Unemployment across the 17 eurozone states hit an all-time high in May. Consumer price inflation rose for a second month in a row, with the spectre of deflation in recession hit Europe in the wings, according to the latest EU figures.
Unemployment rose 0.1 per cent in May, just slightly above the revised figure of 12.0 percent for April, but marginally below the original 12.2 percent, Eurostat said on Monday.
Economists polled by Reuters estimated an even gloomier forecast, expecting joblessness to reach 12.3 percent in May.
Across the currency union, 19.22 million people were unemployed, up 67,000 over the previous month. Germany, the bloc’s largest economy, saw its unemployment rate fall to 5.3 percent during that period, while unemployment in France, the area’s second largest economy, remained unchanged.
Italian unemployment breached the median mark of 12.1 percentage points, hitting 12.2 percent according to preliminary data from the Rome-based national statistics office Istat.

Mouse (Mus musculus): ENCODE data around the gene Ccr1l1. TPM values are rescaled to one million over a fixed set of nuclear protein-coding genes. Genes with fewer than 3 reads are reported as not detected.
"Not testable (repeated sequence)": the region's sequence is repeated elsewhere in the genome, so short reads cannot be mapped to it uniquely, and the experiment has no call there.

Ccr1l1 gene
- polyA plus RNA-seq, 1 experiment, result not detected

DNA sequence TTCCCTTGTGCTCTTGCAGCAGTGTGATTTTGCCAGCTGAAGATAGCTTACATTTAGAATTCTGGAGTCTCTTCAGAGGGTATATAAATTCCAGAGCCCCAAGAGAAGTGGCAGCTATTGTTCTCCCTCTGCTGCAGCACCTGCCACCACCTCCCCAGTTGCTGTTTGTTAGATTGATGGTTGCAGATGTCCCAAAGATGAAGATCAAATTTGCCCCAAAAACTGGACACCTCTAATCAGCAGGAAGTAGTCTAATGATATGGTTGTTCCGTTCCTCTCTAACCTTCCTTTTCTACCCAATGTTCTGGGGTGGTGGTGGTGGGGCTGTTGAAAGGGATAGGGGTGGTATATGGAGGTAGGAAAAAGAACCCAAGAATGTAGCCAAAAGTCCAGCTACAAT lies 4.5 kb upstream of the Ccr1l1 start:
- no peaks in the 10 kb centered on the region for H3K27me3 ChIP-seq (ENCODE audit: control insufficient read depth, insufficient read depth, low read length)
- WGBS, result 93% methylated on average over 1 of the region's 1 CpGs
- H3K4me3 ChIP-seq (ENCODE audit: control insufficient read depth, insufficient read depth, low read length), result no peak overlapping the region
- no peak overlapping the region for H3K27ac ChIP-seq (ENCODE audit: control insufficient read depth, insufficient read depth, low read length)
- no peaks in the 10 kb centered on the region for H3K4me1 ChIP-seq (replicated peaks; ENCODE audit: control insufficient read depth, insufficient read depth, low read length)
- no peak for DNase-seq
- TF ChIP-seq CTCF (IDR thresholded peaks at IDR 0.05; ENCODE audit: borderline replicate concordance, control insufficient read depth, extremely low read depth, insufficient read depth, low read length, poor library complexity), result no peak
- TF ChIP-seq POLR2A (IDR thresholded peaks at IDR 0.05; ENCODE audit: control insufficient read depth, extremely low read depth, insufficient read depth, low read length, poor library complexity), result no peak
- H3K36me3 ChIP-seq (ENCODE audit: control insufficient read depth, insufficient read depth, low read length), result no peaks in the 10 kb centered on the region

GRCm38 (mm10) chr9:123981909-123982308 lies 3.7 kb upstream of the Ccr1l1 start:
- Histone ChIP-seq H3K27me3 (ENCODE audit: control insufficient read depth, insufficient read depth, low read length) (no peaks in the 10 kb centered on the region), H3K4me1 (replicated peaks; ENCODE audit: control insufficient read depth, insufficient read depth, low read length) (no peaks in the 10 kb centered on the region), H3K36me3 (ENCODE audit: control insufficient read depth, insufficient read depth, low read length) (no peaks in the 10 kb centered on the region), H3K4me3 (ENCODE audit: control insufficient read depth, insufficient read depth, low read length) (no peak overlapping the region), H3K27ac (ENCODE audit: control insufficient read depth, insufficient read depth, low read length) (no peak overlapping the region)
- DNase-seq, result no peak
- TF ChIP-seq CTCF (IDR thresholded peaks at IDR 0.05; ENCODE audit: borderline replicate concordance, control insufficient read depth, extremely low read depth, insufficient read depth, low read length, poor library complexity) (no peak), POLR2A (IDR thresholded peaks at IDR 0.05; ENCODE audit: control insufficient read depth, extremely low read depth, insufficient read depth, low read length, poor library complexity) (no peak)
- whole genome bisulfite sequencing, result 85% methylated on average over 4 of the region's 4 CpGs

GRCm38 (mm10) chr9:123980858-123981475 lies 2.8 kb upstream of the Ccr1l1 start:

Spain, which is grappling with a youth unemployment epidemic which has surged to 56.5 percent, saw overall unemployment inch upwards to 26.9 per cent – the highest rate in the eurozone. Cyprus saw unemployment increase to 16.3 percent versus 15.8 per cent previously, while Greece, which is measured on a different time frame, registered a jobless rate of 26.8 percent in March.
Chosen excerpts by Job Market Monitor
via Over 19 million jobless as Eurozone unemployment hits record high — RT Business.
In May 2013, 5.501 million young persons (under 25) were unemployed in the EU27, of whom 3.531 million were in the euro area. Compared with May 2012, youth unemployment decreased by 77 000 in the EU27 and increased by 60 000 in the euro area. In May 2013, the youth unemployment rate was 23.0% in the EU27 and 23.8% in the euro area, compared with 22.8% and 23.0% respectively in May 2012. In May 2013, the lowest rates were observed in Germany (7.6%), Austria (8.7%) and the Netherlands (10.6%), and the highest in Greece (59.2% in March 2013), Spain (56.5%) and Portugal (42.1%).
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